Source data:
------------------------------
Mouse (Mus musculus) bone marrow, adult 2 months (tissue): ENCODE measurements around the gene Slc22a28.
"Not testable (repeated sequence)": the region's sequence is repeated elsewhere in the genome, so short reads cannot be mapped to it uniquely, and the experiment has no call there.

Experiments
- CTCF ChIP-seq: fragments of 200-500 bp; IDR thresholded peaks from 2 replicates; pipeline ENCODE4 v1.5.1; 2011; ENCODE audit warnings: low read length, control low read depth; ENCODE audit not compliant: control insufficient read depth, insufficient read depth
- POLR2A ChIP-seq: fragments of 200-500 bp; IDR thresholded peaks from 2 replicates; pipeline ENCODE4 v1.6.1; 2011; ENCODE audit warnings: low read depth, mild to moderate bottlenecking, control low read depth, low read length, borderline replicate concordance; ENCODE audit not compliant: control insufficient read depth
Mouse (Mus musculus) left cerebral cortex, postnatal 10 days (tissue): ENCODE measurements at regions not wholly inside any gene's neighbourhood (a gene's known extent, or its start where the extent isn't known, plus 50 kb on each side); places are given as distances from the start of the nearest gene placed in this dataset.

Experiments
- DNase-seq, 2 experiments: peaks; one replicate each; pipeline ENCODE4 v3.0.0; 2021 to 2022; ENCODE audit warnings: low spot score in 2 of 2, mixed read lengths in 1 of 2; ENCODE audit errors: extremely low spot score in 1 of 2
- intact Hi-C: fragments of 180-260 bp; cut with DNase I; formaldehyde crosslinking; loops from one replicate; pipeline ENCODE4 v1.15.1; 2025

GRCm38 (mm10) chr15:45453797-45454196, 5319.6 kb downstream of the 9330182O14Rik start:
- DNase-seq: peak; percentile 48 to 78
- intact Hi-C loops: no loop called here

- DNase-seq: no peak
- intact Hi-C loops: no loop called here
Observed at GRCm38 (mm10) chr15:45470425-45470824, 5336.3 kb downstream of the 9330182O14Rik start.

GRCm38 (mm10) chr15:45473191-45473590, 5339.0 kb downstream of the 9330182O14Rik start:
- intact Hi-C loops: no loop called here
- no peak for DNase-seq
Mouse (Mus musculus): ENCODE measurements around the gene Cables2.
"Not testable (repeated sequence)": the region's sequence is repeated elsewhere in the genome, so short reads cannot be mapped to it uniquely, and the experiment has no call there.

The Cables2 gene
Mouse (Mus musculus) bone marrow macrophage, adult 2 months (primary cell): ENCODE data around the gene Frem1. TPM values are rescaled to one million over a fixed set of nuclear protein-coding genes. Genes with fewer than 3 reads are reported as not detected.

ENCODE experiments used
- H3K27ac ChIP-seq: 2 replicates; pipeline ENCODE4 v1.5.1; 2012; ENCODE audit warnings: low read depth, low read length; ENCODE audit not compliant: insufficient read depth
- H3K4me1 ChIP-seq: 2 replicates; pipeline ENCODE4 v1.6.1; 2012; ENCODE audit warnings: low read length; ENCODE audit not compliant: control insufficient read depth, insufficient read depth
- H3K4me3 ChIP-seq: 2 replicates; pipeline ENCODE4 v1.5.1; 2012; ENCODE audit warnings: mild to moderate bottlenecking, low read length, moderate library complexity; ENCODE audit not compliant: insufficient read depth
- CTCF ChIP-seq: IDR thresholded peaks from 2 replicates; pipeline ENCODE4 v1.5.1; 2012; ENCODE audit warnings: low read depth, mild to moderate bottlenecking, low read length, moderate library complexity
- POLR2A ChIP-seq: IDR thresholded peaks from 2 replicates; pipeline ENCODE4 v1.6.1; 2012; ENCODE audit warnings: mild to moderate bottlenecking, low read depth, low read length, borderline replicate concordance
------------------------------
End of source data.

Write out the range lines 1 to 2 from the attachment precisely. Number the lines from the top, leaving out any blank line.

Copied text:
Mouse (Mus musculus) bone marrow, adult 2 months (tissue): ENCODE measurements around the gene Slc22a28.
"Not testable (repeated sequence)": the region's sequence is repeated elsewhere in the genome, so short reads cannot be mapped to it uniquely, and the experiment has no call there.